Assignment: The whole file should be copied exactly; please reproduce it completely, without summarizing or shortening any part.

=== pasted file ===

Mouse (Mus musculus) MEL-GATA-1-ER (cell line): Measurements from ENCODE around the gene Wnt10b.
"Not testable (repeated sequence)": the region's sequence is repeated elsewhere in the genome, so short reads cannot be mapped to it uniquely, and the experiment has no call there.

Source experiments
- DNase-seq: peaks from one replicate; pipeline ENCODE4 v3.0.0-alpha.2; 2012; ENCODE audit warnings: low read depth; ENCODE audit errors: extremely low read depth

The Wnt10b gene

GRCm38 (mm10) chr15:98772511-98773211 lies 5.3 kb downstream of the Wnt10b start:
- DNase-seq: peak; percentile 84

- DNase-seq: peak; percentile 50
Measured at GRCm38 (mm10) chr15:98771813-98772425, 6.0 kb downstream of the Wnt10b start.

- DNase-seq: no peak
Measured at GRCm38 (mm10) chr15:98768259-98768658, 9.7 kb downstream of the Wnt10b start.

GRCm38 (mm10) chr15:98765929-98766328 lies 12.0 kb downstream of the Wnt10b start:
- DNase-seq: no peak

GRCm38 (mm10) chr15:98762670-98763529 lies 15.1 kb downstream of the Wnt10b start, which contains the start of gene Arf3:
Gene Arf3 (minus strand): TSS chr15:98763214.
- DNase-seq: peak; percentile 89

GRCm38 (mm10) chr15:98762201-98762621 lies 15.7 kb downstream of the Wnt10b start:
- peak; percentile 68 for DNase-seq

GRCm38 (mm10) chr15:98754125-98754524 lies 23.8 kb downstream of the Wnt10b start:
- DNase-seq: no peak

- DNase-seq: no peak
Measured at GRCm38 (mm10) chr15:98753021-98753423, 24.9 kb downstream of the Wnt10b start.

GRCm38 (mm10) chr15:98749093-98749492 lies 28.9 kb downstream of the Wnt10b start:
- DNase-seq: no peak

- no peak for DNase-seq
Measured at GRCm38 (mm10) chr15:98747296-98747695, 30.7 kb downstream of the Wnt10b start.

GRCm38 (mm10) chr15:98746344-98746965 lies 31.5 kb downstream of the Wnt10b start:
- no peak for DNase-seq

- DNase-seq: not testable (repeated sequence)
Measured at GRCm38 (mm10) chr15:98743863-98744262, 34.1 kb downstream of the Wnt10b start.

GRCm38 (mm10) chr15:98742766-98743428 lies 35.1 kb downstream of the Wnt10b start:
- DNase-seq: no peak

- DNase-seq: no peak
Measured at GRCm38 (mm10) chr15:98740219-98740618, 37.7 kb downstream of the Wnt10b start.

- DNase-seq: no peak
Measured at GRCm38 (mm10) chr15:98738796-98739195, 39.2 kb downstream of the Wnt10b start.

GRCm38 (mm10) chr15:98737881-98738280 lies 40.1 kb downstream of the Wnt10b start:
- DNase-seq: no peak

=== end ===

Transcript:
Mouse (Mus musculus) MEL-GATA-1-ER (cell line): Measurements from ENCODE around the gene Wnt10b.
"Not testable (repeated sequence)": the region's sequence is repeated elsewhere in the genome, so short reads cannot be mapped to it uniquely, and the experiment has no call there.

Source experiments
- DNase-seq: peaks from one replicate; pipeline ENCODE4 v3.0.0-alpha.2; 2012; ENCODE audit warnings: low read depth; ENCODE audit errors: extremely low read depth

The Wnt10b gene

GRCm38 (mm10) chr15:98772511-98773211 lies 5.3 kb downstream of the Wnt10b start:
- DNase-seq: peak; percentile 84

- DNase-seq: peak; percentile 50
Measured at GRCm38 (mm10) chr15:98771813-98772425, 6.0 kb downstream of the Wnt10b start.

- DNase-seq: no peak
Measured at GRCm38 (mm10) chr15:98768259-98768658, 9.7 kb downstream of the Wnt10b start.

GRCm38 (mm10) chr15:98765929-98766328 lies 12.0 kb downstream of the Wnt10b start:
- DNase-seq: no peak

GRCm38 (mm10) chr15:98762670-98763529 lies 15.1 kb downstream of the Wnt10b start, which contains the start of gene Arf3:
Gene Arf3 (minus strand): TSS chr15:98763214.
- DNase-seq: peak; percentile 89

GRCm38 (mm10) chr15:98762201-98762621 lies 15.7 kb downstream of the Wnt10b start:
- peak; percentile 68 for DNase-seq

GRCm38 (mm10) chr15:98754125-98754524 lies 23.8 kb downstream of the Wnt10b start:
- DNase-seq: no peak

- DNase-seq: no peak
Measured at GRCm38 (mm10) chr15:98753021-98753423, 24.9 kb downstream of the Wnt10b start.

GRCm38 (mm10) chr15:98749093-98749492 lies 28.9 kb downstream of the Wnt10b start:
- DNase-seq: no peak

- no peak for DNase-seq
Measured at GRCm38 (mm10) chr15:98747296-98747695, 30.7 kb downstream of the Wnt10b start.

GRCm38 (mm10) chr15:98746344-98746965 lies 31.5 kb downstream of the Wnt10b start:
- no peak for DNase-seq

- DNase-seq: not testable (repeated sequence)
Measured at GRCm38 (mm10) chr15:98743863-98744262, 34.1 kb downstream of the Wnt10b start.

GRCm38 (mm10) chr15:98742766-98743428 lies 35.1 kb downstream of the Wnt10b start:
- DNase-seq: no peak

- DNase-seq: no peak
Measured at GRCm38 (mm10) chr15:98740219-98740618, 37.7 kb downstream of the Wnt10b start.

- DNase-seq: no peak
Measured at GRCm38 (mm10) chr15:98738796-98739195, 39.2 kb downstream of the Wnt10b start.

GRCm38 (mm10) chr15:98737881-98738280 lies 40.1 kb downstream of the Wnt10b start:
- DNase-seq: no peak